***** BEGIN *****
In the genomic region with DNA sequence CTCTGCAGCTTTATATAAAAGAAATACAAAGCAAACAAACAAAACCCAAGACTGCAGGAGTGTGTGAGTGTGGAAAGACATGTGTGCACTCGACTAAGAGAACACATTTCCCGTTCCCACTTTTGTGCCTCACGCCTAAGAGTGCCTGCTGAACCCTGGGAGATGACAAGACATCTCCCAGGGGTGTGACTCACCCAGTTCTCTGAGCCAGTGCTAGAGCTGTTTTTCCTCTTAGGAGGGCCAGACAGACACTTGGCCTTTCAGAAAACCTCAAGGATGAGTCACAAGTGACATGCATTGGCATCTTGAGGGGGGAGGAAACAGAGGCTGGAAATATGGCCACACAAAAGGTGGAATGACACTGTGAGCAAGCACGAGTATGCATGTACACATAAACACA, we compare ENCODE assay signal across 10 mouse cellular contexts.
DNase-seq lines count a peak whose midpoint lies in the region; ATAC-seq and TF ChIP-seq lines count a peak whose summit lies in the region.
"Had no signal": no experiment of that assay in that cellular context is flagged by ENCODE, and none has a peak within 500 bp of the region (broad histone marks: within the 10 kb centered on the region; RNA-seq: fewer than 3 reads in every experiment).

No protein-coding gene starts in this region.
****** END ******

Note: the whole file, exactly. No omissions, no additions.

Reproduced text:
In the genomic region with DNA sequence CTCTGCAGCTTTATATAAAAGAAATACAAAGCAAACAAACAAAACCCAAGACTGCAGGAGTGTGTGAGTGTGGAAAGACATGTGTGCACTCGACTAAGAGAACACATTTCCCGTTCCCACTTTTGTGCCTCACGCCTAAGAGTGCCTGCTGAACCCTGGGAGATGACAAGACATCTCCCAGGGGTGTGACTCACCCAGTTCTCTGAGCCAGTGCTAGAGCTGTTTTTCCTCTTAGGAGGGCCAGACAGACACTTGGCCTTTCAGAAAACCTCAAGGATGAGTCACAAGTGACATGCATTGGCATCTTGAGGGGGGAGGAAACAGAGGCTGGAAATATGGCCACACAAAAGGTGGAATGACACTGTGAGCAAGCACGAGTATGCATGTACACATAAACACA, we compare ENCODE assay signal across 10 mouse cellular contexts.
DNase-seq lines count a peak whose midpoint lies in the region; ATAC-seq and TF ChIP-seq lines count a peak whose summit lies in the region.
"Had no signal": no experiment of that assay in that cellular context is flagged by ENCODE, and none has a peak within 500 bp of the region (broad histone marks: within the 10 kb centered on the region; RNA-seq: fewer than 3 reads in every experiment).

No protein-coding gene starts in this region.